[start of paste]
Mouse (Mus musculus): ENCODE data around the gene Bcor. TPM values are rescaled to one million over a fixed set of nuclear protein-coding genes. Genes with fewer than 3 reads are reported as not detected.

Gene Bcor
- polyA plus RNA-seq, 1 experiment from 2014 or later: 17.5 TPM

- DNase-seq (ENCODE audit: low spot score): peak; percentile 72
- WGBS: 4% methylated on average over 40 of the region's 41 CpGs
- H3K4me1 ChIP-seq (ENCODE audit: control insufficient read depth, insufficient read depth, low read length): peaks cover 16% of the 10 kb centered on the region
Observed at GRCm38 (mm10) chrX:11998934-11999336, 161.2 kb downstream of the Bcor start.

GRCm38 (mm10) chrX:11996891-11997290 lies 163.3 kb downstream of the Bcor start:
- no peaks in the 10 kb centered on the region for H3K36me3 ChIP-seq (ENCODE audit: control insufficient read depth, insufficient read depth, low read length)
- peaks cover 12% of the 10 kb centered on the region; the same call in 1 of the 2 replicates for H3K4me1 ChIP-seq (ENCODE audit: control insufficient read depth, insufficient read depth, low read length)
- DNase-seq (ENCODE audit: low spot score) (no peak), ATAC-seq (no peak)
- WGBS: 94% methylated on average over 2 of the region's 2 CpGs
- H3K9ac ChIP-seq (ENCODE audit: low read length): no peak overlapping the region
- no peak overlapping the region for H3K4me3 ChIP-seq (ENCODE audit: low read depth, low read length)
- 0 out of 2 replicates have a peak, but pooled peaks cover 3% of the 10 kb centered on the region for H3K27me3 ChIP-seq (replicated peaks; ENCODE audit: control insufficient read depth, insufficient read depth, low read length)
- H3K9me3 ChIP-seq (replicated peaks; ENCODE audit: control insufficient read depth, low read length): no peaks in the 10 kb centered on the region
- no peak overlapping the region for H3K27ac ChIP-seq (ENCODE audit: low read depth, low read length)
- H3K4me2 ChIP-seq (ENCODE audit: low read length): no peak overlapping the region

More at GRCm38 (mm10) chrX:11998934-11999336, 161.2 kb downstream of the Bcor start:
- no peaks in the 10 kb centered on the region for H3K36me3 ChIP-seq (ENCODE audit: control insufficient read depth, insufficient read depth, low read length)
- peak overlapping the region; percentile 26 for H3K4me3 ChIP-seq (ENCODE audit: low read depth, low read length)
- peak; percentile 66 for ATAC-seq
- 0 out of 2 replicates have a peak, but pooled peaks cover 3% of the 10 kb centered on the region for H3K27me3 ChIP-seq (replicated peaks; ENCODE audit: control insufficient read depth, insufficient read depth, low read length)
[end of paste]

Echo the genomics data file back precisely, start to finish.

Mouse (Mus musculus): ENCODE data around the gene Bcor. TPM values are rescaled to one million over a fixed set of nuclear protein-coding genes. Genes with fewer than 3 reads are reported as not detected.

Gene Bcor
- polyA plus RNA-seq, 1 experiment from 2014 or later: 17.5 TPM

- DNase-seq (ENCODE audit: low spot score): peak; percentile 72
- WGBS: 4% methylated on average over 40 of the region's 41 CpGs
- H3K4me1 ChIP-seq (ENCODE audit: control insufficient read depth, insufficient read depth, low read length): peaks cover 16% of the 10 kb centered on the region
Observed at GRCm38 (mm10) chrX:11998934-11999336, 161.2 kb downstream of the Bcor start.

GRCm38 (mm10) chrX:11996891-11997290 lies 163.3 kb downstream of the Bcor start:
- no peaks in the 10 kb centered on the region for H3K36me3 ChIP-seq (ENCODE audit: control insufficient read depth, insufficient read depth, low read length)
- peaks cover 12% of the 10 kb centered on the region; the same call in 1 of the 2 replicates for H3K4me1 ChIP-seq (ENCODE audit: control insufficient read depth, insufficient read depth, low read length)
- DNase-seq (ENCODE audit: low spot score) (no peak), ATAC-seq (no peak)
- WGBS: 94% methylated on average over 2 of the region's 2 CpGs
- H3K9ac ChIP-seq (ENCODE audit: low read length): no peak overlapping the region
- no peak overlapping the region for H3K4me3 ChIP-seq (ENCODE audit: low read depth, low read length)
- 0 out of 2 replicates have a peak, but pooled peaks cover 3% of the 10 kb centered on the region for H3K27me3 ChIP-seq (replicated peaks; ENCODE audit: control insufficient read depth, insufficient read depth, low read length)
- H3K9me3 ChIP-seq (replicated peaks; ENCODE audit: control insufficient read depth, low read length): no peaks in the 10 kb centered on the region
- no peak overlapping the region for H3K27ac ChIP-seq (ENCODE audit: low read depth, low read length)
- H3K4me2 ChIP-seq (ENCODE audit: low read length): no peak overlapping the region

More at GRCm38 (mm10) chrX:11998934-11999336, 161.2 kb downstream of the Bcor start:
- no peaks in the 10 kb centered on the region for H3K36me3 ChIP-seq (ENCODE audit: control insufficient read depth, insufficient read depth, low read length)
- peak overlapping the region; percentile 26 for H3K4me3 ChIP-seq (ENCODE audit: low read depth, low read length)
- peak; percentile 66 for ATAC-seq
- 0 out of 2 replicates have a peak, but pooled peaks cover 3% of the 10 kb centered on the region for H3K27me3 ChIP-seq (replicated peaks; ENCODE audit: control insufficient read depth, insufficient read depth, low read length)